300,000 kilograms per year: Coolrec processes Uruguayan CRT screens

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Dismantling of CRT screens (Foto: Coolrec)

Eindhoven, The Netherlands — Coolrec, a Van Gansewinkel subsidiary, has started processing CRT screens for the Uruguayan non-ferro recycling company Werba. As Uruguay currently lacks a domestic facility for the environmentally friendly processing of CRT screens, the market leader has decided to work together with the WEEElabex-certified recycling firm Coolrec. Coolrec expects to convert 300,000 kilograms of screens per year into raw materials for new products.

The family business Werba was established in 1935. It has since grown to become market leader in its segment, with extensive experience in the recycling of non-ferro materials, discarded electric and electronic appliances and batteries. In addition, the company produces copper wire from waste. Werba is delighted with the new intercontinental partnership. “As an 80 year old recycling company Werba is always looking for environmentally friendly solutions for every kind of material that comes into our plant. Since Uruguay is a small country, the amount of waste generated is small enough to make it non-viable to process it here, so we have to look for solutions abroad. And that is how we found Coolrec and a perfect solution for the recycling of the CRT monitors that are disposed in Uruguay. After the great results with CRT Monitors we had, we are looking to expand our cooperation with Coolrec in other materials such as plastics and WEEE”, according to Emiliano Avondet, Head of Production at Werba.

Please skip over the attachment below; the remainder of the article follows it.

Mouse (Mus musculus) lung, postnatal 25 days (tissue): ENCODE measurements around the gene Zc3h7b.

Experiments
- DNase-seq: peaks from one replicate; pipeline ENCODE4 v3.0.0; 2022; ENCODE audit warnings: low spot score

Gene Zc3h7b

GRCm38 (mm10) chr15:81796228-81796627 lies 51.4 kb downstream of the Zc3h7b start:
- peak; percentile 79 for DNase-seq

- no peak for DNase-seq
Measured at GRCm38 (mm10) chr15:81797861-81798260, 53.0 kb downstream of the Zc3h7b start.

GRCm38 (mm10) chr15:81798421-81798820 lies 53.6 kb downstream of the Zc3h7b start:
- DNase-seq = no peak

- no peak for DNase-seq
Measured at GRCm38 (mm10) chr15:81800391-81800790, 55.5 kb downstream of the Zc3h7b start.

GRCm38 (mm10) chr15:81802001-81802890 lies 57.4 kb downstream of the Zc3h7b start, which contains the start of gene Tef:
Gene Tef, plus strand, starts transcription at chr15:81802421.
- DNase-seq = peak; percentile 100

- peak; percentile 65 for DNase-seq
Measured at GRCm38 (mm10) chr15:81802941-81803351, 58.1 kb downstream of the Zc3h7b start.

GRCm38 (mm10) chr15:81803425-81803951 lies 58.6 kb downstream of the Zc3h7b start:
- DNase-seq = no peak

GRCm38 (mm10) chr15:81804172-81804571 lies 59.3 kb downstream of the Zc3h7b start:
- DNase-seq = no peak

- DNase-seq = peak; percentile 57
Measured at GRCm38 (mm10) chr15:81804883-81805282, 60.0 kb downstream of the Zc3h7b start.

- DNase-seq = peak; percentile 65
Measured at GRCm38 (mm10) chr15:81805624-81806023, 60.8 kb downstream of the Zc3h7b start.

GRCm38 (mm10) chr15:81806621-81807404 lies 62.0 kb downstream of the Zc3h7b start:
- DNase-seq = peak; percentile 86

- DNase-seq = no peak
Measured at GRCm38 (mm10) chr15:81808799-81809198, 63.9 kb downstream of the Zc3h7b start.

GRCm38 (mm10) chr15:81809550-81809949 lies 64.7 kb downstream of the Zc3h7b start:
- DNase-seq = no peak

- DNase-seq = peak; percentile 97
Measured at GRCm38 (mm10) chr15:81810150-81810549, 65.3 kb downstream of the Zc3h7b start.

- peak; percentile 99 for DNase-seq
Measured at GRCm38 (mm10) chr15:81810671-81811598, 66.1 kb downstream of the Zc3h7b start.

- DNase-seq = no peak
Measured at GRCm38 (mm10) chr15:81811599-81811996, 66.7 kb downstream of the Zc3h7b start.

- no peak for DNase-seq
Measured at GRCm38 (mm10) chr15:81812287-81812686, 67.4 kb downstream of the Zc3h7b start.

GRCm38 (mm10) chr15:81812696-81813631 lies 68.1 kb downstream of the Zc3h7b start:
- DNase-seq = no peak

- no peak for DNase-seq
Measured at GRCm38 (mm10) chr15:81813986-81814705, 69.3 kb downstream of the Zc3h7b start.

Coolrec specialises in the processing of electric appliances and electronic products into high-grade, recovered raw materials. The recycling firm came in touch with Werba via its broad international e-waste recycling network. “We are processing the 300 tonnes of CRT (cathode ray tube) screens at our location in Willebroek, Belgium. We disassemble the screens so that we can separate the plastic, copper, electronics, glass and circuit boards. The screens are subsequently broken in pieces by a shredder, during which process the phosphorescent powder is collected separately. The glass is given a new life in a follow-up programme, while the hazardous phosphorescent powder is processed further by a specialised organisation. As a result, the entire process is WEEElabex-certified,” explains Coolrec Director Arjen Wittekoek. “In addition to hazardous substances, discarded appliances also contain various valuable components and materials. This partnership allows us to correctly process the screens into raw materials that can be used in the manufacture of new products – giving them a new life. We are proud that our expertise in this field is recognised far beyond Europe.”

Source: Coolrec BV